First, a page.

Vermont Garden Journal: Goldenrod

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I’m Charlie Nardozzi and this is the Vermont Garden Journal. There’s an old Cherokee Indian legend about two tribes fighting over hunting grounds. one tribe got the upper hand and raided the other’s village killing everyone except two girls. One of these girls was dressed in lavender and the other bright yellow dress. They escaped and found their way to a Medicine woman who knew they would be hunted down and killed. So, as they slept she mixed a magic potion and spread it on the sleeping girls. All that was left when the Indian raiders came the next morning were an aster and goldenrod flower.

Goldenrod is a native North American wildflower that is in full bloom this time of year. It’s mistakenly blamed for season allergies because its bloom time coincides with ragweed and other allergens. Unlike other allergens, the pollen is heavy and insect spread. In fact it makes a deep rich colored honey. Also, the flowers can be used to make dye, medicine, wine, and tea. After the Boston Tea Party, the colonists started drinking goldenrod tea as an alternative to black tea and called it Liberty tea.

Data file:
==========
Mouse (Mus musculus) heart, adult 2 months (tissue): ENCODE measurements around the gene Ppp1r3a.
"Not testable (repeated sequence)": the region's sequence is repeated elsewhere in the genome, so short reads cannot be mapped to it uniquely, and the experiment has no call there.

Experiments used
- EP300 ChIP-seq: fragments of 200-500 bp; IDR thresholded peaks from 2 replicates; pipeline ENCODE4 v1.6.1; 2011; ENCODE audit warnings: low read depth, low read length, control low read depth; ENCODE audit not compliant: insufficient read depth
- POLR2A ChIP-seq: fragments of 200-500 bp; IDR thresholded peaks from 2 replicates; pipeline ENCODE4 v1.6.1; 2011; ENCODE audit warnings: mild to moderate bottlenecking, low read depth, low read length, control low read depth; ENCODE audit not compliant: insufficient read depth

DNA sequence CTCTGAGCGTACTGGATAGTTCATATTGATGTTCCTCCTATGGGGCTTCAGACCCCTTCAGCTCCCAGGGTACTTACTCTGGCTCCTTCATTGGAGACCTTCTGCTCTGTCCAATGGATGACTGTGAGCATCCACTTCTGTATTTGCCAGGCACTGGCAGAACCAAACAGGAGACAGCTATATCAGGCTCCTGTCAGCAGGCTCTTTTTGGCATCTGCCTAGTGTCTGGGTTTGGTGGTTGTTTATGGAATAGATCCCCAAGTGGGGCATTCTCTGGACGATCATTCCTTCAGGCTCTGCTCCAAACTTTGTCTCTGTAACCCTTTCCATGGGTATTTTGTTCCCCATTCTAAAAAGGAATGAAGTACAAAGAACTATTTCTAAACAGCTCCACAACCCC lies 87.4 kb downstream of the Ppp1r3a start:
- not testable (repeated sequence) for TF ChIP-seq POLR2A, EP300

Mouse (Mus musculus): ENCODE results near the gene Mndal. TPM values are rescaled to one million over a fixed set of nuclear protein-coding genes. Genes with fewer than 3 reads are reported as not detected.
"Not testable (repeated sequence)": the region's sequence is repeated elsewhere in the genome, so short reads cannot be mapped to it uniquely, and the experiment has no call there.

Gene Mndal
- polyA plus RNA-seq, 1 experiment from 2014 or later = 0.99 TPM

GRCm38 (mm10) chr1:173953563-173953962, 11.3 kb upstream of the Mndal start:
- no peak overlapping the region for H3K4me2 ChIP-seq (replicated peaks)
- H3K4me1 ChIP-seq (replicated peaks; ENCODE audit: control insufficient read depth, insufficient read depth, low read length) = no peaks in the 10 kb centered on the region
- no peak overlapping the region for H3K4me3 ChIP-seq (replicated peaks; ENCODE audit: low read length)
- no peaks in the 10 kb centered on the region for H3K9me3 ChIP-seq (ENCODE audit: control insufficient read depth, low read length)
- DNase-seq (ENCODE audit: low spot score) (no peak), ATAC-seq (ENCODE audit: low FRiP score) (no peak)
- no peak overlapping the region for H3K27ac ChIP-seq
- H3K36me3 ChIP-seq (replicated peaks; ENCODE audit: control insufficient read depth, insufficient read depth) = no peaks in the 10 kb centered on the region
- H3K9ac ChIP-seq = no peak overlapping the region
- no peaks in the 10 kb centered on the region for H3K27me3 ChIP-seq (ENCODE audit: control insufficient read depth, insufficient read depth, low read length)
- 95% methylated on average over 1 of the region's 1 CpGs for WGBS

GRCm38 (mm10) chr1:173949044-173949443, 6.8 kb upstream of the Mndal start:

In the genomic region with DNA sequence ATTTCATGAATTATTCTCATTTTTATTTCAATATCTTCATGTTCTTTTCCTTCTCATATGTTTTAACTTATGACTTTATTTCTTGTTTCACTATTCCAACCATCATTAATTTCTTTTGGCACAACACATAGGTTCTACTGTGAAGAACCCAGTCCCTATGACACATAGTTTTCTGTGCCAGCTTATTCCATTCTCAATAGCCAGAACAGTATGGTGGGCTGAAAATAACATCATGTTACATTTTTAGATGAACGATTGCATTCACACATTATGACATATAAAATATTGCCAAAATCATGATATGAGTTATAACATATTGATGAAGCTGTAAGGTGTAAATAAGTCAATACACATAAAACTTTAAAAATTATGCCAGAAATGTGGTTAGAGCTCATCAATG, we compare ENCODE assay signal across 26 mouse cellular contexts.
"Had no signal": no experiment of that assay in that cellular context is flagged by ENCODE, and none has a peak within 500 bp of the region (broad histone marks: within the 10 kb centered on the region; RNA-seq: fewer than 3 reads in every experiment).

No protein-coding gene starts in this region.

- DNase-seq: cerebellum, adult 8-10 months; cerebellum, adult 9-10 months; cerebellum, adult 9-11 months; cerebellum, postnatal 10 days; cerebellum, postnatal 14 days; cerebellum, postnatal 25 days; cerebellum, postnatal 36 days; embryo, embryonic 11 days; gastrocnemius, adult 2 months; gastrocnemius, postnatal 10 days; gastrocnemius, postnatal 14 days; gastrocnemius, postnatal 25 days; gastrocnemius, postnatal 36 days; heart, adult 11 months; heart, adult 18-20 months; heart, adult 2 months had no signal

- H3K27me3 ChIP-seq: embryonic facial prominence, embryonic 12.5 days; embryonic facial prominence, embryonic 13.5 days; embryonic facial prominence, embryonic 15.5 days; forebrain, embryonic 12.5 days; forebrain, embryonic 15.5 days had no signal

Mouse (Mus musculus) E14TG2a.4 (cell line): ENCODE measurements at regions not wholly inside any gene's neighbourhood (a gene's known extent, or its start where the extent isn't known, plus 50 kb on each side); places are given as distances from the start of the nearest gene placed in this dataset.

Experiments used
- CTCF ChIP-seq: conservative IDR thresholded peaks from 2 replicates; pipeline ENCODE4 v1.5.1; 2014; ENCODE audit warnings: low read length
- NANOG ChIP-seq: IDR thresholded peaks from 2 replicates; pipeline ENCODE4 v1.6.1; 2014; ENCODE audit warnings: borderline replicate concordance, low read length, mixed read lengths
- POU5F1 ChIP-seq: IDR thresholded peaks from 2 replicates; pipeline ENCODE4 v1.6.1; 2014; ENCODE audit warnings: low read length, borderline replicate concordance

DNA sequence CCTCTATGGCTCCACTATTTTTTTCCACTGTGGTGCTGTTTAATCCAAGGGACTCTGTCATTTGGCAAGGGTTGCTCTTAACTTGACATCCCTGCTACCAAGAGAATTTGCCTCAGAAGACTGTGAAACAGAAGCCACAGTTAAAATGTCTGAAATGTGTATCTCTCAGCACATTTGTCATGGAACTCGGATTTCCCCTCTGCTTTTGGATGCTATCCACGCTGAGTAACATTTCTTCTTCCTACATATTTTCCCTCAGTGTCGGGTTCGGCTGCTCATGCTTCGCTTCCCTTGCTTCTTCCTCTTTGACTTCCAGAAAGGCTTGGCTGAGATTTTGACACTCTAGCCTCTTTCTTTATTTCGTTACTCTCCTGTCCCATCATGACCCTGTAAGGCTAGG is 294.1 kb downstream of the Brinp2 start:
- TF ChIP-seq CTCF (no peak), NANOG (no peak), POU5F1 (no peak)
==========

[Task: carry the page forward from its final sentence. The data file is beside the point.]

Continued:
The native species naturalizes quickly taking over abandoned fields. If you grow it in your landscape, divide the plant every few years to keep it in bounds. New hybrids, mostly bred in Europe and Britain, have a more contained growth habit and are perfect for the fall perennial garden. Grow these in full or part sun location on well drained soil. ‘Fireworks’ grows 5 feet tall and has bright yellow flowers along each stem making each branch look like an explosive of color.  ‘Zigzag’ only grows 3 feet tall and is know for the crooked stems. ‘Gold Rush’ is perfect for a low border or rock garden. It grows only 1 foot tall.
For this week’s tip, in anticipation of the beginning of the end of the tomato season, prune off new growth and flowers on plants now, so your plants put their remaining energy into maturing fruits that have already set.

Next week on the Vermont Garden Journal, I’ll be talking about leeks. For now, I’ll be seeing you in the garden!

Goldenrod Folklore
Herb to Know: Goldenrod

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